The US embassy was unhelpful, instead telling him to lodge a complaint with the DHS' "TRIP Redress," an utterly useless complaint box for people confused about being randomly put on watch lists or No Fly Lists without an explanation.
It took a month to get a response from the DHS, who simply told him that he was on the No Fly List and had no way to travel back to the country he was a citizen of.
It was only after contacting the ACLU that Chebli was able to obtain a one time flight waiver to get home to Detroit.
The FBI and DHS' Infantile Behavior
The most important aspect of the story is how the government appears to be self-aware that their "watch lists" are illegal, shameful and unethical.
Only after obtaining high powered counsel did the DHS bother to respond to Chebli's inquiries for more information. In 2019, the DHS told the man that they had sent him a letter explaining why he was on the No Fly List, but that it was undeliverable because he didn't give a correct address-- a likely lie. When he emailed them his address again, the DHS never responded.
In October 2020, Chebli tried to fly to New York City domestically, only to be bullied all over again.
FBI agents cornered him at LaGuardia airport and took him to a private lounge. After learning his rights from the ACLU, he told the agents his travel plans but refused to answer any of their other questions.
An FBI agent named "Tony" and his supervisor retaliated by threatening his children, a pressure point the cowards struck in every interaction. When he asked them why they were so obsessed with his children, the FBI agents named another Lebanese man he did not know, and said "He has two daughters similar in age to your kids and they’re safe right now because he chose to cooperate with us."
While having no right to detain him, the agents refused to answer if he was free to leave until he called his ACLU lawyer, who they acquiesced to.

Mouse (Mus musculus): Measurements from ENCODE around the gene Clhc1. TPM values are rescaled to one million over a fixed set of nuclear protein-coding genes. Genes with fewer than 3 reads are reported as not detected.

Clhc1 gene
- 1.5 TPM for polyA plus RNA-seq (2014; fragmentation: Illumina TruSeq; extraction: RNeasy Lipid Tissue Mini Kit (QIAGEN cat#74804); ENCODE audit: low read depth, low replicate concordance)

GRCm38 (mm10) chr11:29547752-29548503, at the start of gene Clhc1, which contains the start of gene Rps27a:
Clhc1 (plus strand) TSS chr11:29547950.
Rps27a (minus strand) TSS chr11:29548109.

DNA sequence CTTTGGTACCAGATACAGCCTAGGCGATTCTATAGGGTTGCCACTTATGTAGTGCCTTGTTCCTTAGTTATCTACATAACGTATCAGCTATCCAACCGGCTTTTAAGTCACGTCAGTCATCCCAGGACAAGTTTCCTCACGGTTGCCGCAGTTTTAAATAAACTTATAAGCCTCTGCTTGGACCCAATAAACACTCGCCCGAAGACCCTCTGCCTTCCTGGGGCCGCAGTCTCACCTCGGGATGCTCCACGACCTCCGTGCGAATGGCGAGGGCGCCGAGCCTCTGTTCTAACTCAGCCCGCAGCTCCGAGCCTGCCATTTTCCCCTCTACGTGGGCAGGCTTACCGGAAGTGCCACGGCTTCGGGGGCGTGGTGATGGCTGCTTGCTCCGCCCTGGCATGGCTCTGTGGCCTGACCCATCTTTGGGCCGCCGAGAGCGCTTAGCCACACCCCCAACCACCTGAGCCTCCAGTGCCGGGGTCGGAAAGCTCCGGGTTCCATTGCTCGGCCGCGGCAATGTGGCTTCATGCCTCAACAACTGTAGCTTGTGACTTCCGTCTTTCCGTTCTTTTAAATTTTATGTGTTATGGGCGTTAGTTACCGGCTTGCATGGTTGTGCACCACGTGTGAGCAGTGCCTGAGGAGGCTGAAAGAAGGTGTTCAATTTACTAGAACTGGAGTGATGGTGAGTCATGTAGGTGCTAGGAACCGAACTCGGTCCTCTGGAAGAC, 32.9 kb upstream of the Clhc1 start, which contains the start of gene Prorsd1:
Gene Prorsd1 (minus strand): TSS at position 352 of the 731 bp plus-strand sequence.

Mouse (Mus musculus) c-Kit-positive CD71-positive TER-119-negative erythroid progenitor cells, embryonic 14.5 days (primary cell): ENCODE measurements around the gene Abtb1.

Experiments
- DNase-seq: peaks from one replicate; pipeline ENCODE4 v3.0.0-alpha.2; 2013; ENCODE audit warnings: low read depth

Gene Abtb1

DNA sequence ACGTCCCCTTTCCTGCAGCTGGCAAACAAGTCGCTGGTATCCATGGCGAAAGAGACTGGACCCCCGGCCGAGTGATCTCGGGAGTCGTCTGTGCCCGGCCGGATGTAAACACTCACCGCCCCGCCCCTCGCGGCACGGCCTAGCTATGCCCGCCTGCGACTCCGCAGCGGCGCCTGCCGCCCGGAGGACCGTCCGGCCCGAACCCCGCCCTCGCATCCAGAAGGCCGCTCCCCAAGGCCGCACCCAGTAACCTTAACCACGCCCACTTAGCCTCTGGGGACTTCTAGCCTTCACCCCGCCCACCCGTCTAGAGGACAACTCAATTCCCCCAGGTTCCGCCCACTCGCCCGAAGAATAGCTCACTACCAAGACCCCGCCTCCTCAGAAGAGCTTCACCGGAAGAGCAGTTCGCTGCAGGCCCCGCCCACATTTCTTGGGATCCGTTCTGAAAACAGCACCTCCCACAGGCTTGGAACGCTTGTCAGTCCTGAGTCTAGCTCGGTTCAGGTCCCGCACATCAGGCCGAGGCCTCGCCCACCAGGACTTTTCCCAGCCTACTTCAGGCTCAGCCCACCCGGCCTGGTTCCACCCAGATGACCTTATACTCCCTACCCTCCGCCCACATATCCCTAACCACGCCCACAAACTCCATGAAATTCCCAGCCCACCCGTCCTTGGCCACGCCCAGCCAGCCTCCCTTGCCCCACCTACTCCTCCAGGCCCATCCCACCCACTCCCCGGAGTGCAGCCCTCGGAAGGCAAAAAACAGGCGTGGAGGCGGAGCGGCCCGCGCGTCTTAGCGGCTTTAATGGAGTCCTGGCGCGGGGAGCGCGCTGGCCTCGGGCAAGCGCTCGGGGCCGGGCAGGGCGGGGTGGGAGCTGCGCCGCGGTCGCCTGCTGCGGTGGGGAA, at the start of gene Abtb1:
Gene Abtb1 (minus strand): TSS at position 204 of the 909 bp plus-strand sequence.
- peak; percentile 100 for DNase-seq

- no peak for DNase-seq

During his last attempt to fly to Lebanon for holidays, Chebli was once again denied boarding. His Constitutional right to travel for family, leisure, business or religious reasons was being denied and no reason was being given.
The ACLU's lawsuit solidly demonstrates the myriad of ways the FBI terrorist watch list and No Fly List violate the rights of US citizens, and how these tools are used to torment people rather than engage in legitimate law enforcement or protect national security interests.
There is no recent data on how many people have been put on these lists, but estimates range in the millions, including many thousands. Unlike the Chinese social credit system, Washington's "blacklists" do not even tell an individual who is not charged or even being investigated for a crime why his liberties are being suddenly curtailed.
As the US government prepares to load up these oppressive lists with ordinary Trump supporters, it is vital to put aside all differences and support this lawsuit's mission of creating meaningful redress, due process, or better yet, abolishing the ridiculous list altogether.